Source: Inside Health Policy
The Obama administration has decided that the ACA's limits on how much employees can pay out-of-pocket annually for their health coverage applies not just to small group market plans but also to large employers and those that self-insure, though for 2014 those employers have an enforcement safe harbor that could potentially result in separate out-of-pocket maximums for different benefits.
As a part of the transitional policy for next year, the Labor Department states in recent guidance that if an employer-sponsored plan uses multiple service providers to administer benefits, the plan must comply with the health law's annual limitation on out-of-pocket maximums for its major medical coverage. However, for the benefits that might be carved out because they are administered by a different entity -- such as prescription drugs and pediatric dental coverage -- a plan would only have to impose the ACA's limitations on out-of-pocket maximums if it already has an out-of-pocket maximum on that coverage, and sources say this would be separate from the maximum that applies for major medical coverage.
The DOL move came as a surprise to an employer lobbyist, who says employers didn't think the ACA's out-of-pocket limits would apply to large employers and self-insured plans. When CMS previously made clear that the law's deductible limits only applied to the small group market, that spurred questions about the law's out-of-pocket maximum provisions and which plans the provisions applied to.
As a result of the temporary policy, non-major medical coverage that is administered separately and does not have an out-of-pocket maximum already does not need to have one in place next year. But the Labor Department's transition policy is only in place for 2014, after which employers will have to impose a coordinated out-of-pocket maximum for their plans across all benefits.
A consumer advocate tells Inside Health Policy that the new transitional policy could be problematic because it might result in several out-of-pocket maximums for employees, and the idea behind the out-of-pocket maximum was to impose a hard cap across all benefits, not separate pieces. However, the advocate is pleased that the Labor Department stated the maximums apply to all employers, not just the small group market.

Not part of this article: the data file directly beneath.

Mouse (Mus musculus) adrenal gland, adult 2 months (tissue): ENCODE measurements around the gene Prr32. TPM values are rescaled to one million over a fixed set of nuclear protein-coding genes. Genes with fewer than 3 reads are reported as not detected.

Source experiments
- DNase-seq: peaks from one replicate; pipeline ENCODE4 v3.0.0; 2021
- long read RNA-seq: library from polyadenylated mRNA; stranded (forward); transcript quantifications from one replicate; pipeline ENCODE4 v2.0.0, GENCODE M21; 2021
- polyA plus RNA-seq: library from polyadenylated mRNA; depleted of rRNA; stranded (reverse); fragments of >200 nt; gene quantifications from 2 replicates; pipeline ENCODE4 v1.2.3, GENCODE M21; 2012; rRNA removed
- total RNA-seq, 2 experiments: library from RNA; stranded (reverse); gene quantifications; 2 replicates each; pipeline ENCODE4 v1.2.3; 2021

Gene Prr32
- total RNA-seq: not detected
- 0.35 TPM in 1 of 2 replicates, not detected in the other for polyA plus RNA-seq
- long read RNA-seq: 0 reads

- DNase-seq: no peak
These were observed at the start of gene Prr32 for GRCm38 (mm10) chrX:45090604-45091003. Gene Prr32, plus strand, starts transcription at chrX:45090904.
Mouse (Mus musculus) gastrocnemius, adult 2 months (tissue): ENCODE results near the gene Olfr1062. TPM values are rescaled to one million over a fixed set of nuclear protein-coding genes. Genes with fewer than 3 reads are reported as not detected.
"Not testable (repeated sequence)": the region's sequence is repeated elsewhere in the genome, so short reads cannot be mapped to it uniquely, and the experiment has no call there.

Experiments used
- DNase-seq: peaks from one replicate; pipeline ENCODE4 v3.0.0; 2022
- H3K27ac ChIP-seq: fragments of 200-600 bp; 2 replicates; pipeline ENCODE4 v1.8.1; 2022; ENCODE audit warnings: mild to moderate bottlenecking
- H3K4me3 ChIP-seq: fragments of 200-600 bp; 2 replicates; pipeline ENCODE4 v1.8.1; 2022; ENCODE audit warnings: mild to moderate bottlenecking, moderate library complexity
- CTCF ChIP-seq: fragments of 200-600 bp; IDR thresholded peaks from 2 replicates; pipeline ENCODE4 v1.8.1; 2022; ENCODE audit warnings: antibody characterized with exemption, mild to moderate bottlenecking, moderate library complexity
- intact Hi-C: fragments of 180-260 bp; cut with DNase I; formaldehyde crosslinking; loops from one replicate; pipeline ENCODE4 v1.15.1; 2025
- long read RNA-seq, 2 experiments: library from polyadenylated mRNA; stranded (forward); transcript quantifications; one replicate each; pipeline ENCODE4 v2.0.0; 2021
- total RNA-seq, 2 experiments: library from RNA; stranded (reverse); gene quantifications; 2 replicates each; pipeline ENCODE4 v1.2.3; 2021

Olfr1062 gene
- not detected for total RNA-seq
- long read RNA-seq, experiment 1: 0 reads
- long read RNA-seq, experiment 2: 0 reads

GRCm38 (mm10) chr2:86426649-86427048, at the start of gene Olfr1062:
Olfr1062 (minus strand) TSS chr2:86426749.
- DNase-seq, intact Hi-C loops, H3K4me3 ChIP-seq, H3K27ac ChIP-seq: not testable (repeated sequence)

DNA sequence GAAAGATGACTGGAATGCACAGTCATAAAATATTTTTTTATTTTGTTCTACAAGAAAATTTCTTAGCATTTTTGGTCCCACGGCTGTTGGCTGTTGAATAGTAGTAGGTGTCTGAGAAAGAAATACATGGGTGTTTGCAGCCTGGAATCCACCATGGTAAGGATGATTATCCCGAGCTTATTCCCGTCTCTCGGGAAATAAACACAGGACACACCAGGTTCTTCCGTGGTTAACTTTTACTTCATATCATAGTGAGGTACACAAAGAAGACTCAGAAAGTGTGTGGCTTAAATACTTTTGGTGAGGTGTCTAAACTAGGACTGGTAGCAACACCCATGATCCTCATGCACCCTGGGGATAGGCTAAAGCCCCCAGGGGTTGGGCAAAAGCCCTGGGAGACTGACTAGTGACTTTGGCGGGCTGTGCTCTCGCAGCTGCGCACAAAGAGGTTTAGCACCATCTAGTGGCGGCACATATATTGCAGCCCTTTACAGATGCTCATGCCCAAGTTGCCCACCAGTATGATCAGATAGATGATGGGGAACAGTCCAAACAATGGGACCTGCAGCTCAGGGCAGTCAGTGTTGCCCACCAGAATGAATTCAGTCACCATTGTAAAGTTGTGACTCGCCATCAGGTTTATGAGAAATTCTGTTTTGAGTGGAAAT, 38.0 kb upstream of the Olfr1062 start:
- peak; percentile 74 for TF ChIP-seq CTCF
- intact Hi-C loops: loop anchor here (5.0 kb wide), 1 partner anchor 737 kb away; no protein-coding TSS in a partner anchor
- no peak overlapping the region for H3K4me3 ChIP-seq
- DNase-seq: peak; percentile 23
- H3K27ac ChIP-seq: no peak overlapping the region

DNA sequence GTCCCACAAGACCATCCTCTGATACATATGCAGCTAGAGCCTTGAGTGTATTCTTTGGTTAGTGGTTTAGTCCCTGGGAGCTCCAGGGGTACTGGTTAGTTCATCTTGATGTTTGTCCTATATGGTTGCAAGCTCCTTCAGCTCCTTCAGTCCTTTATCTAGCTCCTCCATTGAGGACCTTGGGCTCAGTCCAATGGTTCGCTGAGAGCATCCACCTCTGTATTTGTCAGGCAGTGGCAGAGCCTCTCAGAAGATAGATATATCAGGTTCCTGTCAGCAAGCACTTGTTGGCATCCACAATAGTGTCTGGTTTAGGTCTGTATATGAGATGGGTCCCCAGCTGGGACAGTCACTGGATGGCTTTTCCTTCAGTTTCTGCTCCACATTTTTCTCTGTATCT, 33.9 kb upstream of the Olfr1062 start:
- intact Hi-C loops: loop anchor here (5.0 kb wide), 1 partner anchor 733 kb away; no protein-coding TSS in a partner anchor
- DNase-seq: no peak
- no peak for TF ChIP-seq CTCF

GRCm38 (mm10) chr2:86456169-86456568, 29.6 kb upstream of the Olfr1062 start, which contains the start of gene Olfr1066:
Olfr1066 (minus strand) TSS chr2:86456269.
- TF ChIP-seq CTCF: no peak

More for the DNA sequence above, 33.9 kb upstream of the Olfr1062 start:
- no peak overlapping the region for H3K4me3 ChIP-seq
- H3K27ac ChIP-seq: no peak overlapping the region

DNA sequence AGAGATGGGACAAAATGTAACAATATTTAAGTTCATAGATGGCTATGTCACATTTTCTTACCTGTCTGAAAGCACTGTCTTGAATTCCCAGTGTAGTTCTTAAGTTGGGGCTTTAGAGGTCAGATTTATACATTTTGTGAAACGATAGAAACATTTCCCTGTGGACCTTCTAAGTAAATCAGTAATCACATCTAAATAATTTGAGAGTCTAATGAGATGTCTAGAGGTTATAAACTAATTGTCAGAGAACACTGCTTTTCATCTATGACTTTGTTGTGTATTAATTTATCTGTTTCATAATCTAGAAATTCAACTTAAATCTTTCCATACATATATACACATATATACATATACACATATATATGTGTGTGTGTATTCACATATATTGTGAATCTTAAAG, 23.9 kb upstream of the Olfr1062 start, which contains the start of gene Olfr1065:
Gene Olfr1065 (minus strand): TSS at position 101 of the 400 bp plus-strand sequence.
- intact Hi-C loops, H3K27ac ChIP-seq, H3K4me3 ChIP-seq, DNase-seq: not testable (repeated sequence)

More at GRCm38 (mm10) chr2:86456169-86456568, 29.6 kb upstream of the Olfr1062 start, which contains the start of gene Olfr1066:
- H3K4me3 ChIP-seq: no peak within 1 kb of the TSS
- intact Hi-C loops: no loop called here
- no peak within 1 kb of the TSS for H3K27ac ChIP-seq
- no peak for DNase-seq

The limits on how much individuals can pay out-of-pocket annually will be based on the amounts allowed for high-deductible health plans coordinated with health savings accounts. In 2013, those amounts are $6,250 for individual coverage and $12,500 for family coverage. For 2014, the IRS has not officially published figures but CMS has estimated in guidance that the limits would be $6,400 for self-only and $12,800 for family coverage.
The large group market in particular has health benefits administered by different entities, especially on prescription drug coverage, the employer lobbyist notes. For the most part, out-of-pocket maximums currently are not common for low deductible plans with low cost-sharing. Typically they are associated with high deductible health plans and associated health savings accounts, the source says.
The employer lobbyist adds that one of the unresolved questions that the administration will have to clarify -- now that it has made clear that large group and self-insured plans also have to abide by the annual limits on out-of-pocket maximums -- is whether the limits apply to all benefits offered by an employer-sponsored plan or just essential health benefits. While essential health benefits are only required to be included in plans sold on the individual and small group markets, if large group market plans cover essential benefits they cannot impose any dollar limits on them.
In the FAQ document, the Labor Department says it would issue additional regulations implementing the law's provisions on limits to annual cost-sharing and deductibles for employer-sponsored plans.
There is little concern about out-of-pocket maximums being triggered by people with low deductible, low cost-sharing plans, the employer lobbyist says. Previously, pharmacy benefit managers, employers and third-party administrators had worried that they would have to scramble to put a coordinated out-of-pocket maximum in place for 2014 when contracts had already been negotiated and employers were finalizing what their plans would look like, the source adds, but the transitional policy somewhat assuages those concerns.